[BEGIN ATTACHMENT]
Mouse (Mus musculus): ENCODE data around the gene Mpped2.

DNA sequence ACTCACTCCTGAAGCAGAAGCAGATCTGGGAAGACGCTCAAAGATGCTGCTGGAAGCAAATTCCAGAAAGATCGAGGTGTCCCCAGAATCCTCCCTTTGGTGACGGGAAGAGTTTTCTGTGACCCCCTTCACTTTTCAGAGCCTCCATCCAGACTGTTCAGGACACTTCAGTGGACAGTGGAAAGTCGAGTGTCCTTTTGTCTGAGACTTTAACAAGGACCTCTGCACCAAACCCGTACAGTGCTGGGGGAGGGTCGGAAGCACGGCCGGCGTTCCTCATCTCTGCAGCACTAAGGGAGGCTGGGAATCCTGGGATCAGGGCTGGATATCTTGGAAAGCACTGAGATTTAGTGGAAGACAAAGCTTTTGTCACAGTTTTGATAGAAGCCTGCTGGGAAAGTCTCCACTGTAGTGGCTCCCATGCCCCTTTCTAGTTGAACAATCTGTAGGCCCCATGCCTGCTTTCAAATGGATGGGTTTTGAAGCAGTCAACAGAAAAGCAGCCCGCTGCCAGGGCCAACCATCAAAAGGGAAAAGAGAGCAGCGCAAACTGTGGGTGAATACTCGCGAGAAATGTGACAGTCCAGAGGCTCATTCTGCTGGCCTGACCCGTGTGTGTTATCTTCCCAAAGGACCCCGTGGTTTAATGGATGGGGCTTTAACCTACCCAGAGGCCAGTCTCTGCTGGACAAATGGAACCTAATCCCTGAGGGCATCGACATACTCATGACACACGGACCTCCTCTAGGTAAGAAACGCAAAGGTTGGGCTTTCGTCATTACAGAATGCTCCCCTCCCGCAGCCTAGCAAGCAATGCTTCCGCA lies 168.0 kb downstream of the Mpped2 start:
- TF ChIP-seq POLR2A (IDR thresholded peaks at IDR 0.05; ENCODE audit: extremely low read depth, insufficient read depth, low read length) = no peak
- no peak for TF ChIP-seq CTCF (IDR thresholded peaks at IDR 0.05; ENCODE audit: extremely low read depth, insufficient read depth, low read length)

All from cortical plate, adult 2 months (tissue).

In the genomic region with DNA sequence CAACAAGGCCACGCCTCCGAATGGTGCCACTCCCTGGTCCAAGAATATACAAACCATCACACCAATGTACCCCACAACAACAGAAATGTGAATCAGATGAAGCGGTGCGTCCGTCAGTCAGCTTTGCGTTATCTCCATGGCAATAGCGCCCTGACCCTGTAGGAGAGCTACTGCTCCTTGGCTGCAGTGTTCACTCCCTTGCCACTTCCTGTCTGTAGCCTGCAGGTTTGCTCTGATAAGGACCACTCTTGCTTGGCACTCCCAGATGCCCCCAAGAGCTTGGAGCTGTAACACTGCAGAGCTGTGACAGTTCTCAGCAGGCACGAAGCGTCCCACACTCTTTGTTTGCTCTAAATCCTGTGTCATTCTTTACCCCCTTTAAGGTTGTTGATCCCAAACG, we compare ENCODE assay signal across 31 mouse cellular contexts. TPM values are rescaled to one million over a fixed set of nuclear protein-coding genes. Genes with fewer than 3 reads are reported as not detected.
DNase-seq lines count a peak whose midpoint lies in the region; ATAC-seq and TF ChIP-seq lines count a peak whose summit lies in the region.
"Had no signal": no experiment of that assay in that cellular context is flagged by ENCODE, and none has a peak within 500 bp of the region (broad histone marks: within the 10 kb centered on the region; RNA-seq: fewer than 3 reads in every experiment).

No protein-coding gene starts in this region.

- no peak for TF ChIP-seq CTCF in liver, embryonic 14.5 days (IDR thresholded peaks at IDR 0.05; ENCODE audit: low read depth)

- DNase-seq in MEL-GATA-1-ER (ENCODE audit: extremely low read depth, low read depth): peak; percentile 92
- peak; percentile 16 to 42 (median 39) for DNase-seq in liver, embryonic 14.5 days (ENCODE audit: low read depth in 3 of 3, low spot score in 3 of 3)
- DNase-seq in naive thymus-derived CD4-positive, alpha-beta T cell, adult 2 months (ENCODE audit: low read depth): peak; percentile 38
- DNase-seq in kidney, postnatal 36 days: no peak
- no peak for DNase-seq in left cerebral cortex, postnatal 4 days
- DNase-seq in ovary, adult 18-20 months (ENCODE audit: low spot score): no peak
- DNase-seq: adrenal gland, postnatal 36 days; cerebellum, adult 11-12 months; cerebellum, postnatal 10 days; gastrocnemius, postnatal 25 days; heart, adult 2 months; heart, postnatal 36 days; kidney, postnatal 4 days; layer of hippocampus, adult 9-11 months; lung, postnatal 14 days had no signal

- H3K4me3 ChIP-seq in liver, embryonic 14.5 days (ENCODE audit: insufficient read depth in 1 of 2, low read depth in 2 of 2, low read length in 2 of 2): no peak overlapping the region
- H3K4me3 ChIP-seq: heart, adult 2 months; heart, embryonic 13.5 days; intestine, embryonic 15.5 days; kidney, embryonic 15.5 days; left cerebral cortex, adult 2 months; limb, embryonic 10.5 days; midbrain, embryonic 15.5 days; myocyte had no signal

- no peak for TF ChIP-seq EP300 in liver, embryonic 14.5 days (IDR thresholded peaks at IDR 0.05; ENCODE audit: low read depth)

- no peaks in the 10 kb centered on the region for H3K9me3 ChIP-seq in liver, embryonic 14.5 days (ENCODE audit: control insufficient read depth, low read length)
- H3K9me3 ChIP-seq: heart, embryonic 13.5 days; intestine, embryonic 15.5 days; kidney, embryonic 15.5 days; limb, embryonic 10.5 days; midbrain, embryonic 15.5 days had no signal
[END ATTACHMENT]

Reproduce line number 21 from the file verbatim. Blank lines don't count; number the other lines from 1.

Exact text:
- no peaks in the 10 kb centered on the region for H3K9me3 ChIP-seq in liver, embryonic 14.5 days (ENCODE audit: control insufficient read depth, low read length)